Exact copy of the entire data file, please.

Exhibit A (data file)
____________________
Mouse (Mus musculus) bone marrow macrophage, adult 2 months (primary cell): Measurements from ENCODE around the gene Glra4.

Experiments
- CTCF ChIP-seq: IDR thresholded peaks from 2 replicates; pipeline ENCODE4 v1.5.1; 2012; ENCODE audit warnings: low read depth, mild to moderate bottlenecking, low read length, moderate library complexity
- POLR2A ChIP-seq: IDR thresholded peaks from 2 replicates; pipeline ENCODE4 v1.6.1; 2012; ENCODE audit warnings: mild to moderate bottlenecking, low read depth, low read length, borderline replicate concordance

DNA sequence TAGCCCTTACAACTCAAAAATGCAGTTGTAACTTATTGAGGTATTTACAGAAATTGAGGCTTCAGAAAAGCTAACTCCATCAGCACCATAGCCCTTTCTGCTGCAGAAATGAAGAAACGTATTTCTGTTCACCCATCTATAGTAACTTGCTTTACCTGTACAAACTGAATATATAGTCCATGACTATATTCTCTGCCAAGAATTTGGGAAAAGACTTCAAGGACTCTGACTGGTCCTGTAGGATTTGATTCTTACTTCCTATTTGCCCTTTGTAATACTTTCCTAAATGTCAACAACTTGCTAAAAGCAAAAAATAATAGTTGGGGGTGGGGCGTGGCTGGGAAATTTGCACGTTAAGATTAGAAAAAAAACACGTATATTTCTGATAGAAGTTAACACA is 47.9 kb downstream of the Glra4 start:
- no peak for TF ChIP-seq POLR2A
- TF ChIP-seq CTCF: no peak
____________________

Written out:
Mouse (Mus musculus) bone marrow macrophage, adult 2 months (primary cell): Measurements from ENCODE around the gene Glra4.

Experiments
- CTCF ChIP-seq: IDR thresholded peaks from 2 replicates; pipeline ENCODE4 v1.5.1; 2012; ENCODE audit warnings: low read depth, mild to moderate bottlenecking, low read length, moderate library complexity
- POLR2A ChIP-seq: IDR thresholded peaks from 2 replicates; pipeline ENCODE4 v1.6.1; 2012; ENCODE audit warnings: mild to moderate bottlenecking, low read depth, low read length, borderline replicate concordance

DNA sequence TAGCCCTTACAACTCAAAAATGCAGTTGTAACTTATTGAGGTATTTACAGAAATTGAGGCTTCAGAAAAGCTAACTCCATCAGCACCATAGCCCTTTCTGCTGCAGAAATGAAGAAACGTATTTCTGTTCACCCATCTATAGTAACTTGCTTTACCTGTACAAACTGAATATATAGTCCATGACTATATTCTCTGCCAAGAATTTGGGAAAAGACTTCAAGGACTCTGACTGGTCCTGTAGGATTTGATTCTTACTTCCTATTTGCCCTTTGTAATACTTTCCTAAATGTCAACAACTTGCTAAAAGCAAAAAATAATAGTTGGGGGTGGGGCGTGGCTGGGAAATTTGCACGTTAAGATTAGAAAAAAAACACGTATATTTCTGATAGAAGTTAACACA is 47.9 kb downstream of the Glra4 start:
- no peak for TF ChIP-seq POLR2A
- TF ChIP-seq CTCF: no peak